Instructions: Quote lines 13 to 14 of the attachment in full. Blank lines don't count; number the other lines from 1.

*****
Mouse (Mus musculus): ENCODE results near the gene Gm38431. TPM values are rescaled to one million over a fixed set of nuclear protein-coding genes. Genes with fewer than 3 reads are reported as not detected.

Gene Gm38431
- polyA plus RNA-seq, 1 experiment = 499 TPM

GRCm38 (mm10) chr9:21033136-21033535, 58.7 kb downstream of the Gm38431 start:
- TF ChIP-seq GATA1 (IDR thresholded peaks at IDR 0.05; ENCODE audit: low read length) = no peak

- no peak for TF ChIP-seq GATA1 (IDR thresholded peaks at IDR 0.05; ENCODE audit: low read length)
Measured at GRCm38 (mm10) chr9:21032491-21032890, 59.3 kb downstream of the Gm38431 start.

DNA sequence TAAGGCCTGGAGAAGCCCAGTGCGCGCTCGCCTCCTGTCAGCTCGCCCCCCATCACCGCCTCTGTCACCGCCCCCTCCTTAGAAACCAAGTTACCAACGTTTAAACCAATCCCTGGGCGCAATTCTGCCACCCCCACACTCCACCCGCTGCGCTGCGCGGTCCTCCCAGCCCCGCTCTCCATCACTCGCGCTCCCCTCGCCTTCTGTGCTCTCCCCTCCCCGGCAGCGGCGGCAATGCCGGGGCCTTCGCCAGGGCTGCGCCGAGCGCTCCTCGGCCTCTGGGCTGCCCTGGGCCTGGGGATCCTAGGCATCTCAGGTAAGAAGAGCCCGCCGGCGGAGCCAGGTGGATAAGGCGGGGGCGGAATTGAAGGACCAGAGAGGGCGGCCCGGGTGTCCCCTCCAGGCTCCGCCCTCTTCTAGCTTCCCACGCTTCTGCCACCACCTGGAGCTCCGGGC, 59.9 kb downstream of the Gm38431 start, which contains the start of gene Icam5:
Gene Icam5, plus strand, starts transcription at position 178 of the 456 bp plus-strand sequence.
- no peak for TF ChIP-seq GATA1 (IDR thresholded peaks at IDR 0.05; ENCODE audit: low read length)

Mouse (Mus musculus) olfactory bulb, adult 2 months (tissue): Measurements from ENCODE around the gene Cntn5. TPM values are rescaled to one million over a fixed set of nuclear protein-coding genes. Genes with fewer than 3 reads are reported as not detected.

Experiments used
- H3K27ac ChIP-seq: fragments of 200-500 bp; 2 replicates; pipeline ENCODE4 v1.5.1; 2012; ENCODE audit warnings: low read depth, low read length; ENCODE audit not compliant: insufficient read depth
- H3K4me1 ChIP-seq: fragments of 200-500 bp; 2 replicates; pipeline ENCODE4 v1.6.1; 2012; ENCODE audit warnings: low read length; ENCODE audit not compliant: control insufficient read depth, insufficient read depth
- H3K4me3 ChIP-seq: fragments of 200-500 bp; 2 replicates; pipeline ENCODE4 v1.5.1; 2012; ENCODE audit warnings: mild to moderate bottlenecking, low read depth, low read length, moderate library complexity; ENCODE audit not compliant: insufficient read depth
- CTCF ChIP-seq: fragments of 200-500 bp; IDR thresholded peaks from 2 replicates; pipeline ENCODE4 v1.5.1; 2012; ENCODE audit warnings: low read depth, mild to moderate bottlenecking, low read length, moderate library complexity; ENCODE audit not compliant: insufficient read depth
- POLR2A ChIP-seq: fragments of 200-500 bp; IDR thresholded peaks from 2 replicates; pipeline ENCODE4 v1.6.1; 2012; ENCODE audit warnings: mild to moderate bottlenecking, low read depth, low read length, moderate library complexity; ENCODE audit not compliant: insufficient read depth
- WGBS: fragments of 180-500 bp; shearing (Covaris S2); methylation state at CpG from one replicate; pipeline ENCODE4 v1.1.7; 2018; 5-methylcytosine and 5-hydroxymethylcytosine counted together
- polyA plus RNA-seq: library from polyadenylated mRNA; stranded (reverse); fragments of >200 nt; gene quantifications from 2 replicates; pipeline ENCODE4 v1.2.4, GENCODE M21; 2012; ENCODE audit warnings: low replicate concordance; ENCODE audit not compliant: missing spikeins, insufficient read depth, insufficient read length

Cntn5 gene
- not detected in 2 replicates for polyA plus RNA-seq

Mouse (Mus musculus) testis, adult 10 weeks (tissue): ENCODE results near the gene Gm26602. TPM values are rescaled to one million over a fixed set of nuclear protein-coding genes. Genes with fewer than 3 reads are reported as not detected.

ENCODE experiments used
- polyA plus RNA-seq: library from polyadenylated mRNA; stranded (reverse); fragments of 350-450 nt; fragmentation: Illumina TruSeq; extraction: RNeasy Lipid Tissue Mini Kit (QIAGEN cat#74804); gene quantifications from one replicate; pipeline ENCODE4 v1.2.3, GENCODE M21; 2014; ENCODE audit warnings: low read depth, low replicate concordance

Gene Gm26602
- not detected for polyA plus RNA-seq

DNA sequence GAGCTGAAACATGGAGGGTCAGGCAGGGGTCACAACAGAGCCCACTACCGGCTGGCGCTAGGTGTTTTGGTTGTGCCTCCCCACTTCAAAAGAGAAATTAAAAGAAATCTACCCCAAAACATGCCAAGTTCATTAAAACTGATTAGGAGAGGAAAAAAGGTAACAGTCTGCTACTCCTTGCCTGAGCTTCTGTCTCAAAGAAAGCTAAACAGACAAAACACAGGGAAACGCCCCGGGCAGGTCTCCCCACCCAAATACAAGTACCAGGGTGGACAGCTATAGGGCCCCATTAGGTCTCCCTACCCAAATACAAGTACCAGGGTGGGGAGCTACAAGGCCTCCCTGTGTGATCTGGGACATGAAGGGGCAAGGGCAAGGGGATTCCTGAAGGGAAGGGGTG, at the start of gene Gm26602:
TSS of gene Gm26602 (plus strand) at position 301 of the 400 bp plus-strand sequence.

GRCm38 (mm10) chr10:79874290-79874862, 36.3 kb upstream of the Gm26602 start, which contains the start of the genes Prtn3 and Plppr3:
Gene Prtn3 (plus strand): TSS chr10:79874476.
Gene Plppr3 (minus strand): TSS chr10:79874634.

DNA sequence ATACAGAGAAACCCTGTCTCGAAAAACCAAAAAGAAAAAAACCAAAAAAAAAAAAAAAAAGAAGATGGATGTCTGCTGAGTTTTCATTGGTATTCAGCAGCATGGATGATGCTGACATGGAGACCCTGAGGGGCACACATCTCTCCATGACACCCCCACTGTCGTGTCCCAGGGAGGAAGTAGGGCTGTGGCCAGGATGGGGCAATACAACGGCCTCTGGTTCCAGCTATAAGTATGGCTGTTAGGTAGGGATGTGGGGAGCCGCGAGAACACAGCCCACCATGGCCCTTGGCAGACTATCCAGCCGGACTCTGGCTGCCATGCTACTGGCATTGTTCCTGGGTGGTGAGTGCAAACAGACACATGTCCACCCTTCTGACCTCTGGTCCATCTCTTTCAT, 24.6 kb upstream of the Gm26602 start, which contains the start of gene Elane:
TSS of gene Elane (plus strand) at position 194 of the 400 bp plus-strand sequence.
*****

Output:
- H3K27ac ChIP-seq: fragments of 200-500 bp; 2 replicates; pipeline ENCODE4 v1.5.1; 2012; ENCODE audit warnings: low read depth, low read length; ENCODE audit not compliant: insufficient read depth
- H3K4me1 ChIP-seq: fragments of 200-500 bp; 2 replicates; pipeline ENCODE4 v1.6.1; 2012; ENCODE audit warnings: low read length; ENCODE audit not compliant: control insufficient read depth, insufficient read depth